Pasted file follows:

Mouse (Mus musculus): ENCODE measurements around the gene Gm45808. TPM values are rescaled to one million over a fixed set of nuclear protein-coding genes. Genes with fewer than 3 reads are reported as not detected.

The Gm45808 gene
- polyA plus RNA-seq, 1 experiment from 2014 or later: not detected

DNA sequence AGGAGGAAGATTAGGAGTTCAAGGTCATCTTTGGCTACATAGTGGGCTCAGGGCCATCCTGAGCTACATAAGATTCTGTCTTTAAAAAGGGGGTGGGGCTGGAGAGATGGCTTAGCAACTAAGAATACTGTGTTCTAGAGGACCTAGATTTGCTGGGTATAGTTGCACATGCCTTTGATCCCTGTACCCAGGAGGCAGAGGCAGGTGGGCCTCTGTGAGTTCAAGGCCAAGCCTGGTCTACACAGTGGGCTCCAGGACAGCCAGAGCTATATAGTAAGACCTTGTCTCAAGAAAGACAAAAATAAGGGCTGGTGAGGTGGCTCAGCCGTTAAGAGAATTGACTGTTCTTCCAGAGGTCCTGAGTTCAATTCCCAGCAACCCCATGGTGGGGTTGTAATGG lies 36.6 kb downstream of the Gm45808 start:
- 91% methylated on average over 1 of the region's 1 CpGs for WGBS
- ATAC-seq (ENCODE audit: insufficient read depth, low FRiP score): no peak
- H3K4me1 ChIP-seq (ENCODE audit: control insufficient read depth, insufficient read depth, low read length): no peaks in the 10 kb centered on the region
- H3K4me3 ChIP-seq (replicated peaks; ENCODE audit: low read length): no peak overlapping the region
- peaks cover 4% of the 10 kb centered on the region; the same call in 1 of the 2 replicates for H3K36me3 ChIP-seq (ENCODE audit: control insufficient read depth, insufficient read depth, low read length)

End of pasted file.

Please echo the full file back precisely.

Mouse (Mus musculus): ENCODE measurements around the gene Gm45808. TPM values are rescaled to one million over a fixed set of nuclear protein-coding genes. Genes with fewer than 3 reads are reported as not detected.

The Gm45808 gene
- polyA plus RNA-seq, 1 experiment from 2014 or later: not detected

DNA sequence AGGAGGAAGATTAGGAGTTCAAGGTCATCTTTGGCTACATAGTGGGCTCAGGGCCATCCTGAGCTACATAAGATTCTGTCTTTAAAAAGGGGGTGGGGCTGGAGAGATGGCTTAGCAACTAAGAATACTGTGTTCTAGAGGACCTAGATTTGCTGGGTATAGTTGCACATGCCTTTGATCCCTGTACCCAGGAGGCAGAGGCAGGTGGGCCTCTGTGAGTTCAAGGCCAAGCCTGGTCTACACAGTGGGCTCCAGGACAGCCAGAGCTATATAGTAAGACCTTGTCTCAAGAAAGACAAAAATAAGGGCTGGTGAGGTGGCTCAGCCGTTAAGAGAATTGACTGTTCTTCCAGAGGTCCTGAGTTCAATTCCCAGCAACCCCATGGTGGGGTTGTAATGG lies 36.6 kb downstream of the Gm45808 start:
- 91% methylated on average over 1 of the region's 1 CpGs for WGBS
- ATAC-seq (ENCODE audit: insufficient read depth, low FRiP score): no peak
- H3K4me1 ChIP-seq (ENCODE audit: control insufficient read depth, insufficient read depth, low read length): no peaks in the 10 kb centered on the region
- H3K4me3 ChIP-seq (replicated peaks; ENCODE audit: low read length): no peak overlapping the region
- peaks cover 4% of the 10 kb centered on the region; the same call in 1 of the 2 replicates for H3K36me3 ChIP-seq (ENCODE audit: control insufficient read depth, insufficient read depth, low read length)